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Detection and molecular characterization of Anaplasmataceae, Bartonellaceae, Mycoplasmataceae, Coxiellaceae, Babesiidae and Theileriidae agents in free-ranging tapirs (Tapirus terrestris) in Brazil

Grant number: 19/26403-0
Support Opportunities:Scholarships in Brazil - Doctorate
Effective date (Start): June 01, 2020
Field of knowledge:Agronomical Sciences - Veterinary Medicine - Preventive Veterinary Medicine
Principal Investigator:Marcos Rogério André
Grantee:Anna Claudia Baumel Mongruel
Host Institution: Faculdade de Ciências Agrárias e Veterinárias (FCAV). Universidade Estadual Paulista (UNESP). Campus de Jaboticabal. Jaboticabal , SP, Brazil
Associated scholarship(s):22/13016-1 - Blood microbiome from lowland tapirs (Tapirus terrestris), BE.EP.DR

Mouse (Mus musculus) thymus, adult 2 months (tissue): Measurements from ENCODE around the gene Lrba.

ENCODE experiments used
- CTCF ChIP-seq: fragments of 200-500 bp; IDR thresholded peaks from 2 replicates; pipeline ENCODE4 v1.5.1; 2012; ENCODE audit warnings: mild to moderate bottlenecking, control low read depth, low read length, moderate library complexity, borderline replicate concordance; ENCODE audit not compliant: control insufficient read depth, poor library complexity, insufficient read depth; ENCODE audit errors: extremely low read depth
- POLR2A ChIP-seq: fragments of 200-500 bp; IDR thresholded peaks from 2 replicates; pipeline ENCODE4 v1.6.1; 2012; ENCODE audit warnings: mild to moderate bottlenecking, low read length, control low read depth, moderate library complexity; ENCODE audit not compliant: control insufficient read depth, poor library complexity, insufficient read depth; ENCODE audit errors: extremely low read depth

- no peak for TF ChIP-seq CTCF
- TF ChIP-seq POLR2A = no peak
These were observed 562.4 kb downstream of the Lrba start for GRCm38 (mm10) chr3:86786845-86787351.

Vector-borne diseases occur in tropical, subtropical and temperate climate regions. Since the early 20th century, tick-borne diseases have been on the rise due to increased human activities that impact the environment as well as wildlife and domestic species. The Tapirus terrestris species, popularly known as the Brazilian tapir, is part of the order Perissodactyla and family Tapiridae. Tapirs are considered as biodiversity maintaners of the flora, due its ability to disperse seeds in the territories where it lives. One of the only reports involving the detection of hemoparasites in Brazilian tapirs refers to the molecular detection of partial 18S rRNA sequence phylogenetically associated with Theileria equi in an animal from Mato Grosso do Sul State. The animal presented hyperthermia, Anemia and Leukocytosis. It is necessary to elucidate possible consequences of pathogen infections in Brazilian tapirs, considering the classification of the species as vulnerable. The purpose of the present project is to investigate, through molecular methods, the occurrence of agents from families Anaplasmataceae, Bartonellaceae, Mycoplasmataceae, Coxiellaceae, Babesiidae and Theileriidae in brazilian free-living tapirs samples. Furthermore, we aim to investigate the parasite-host and phylogenetic relationships of these infections, in order to try to answer if the proximity between wild animals, domestic animals and humans has influenced such questions. (AU)

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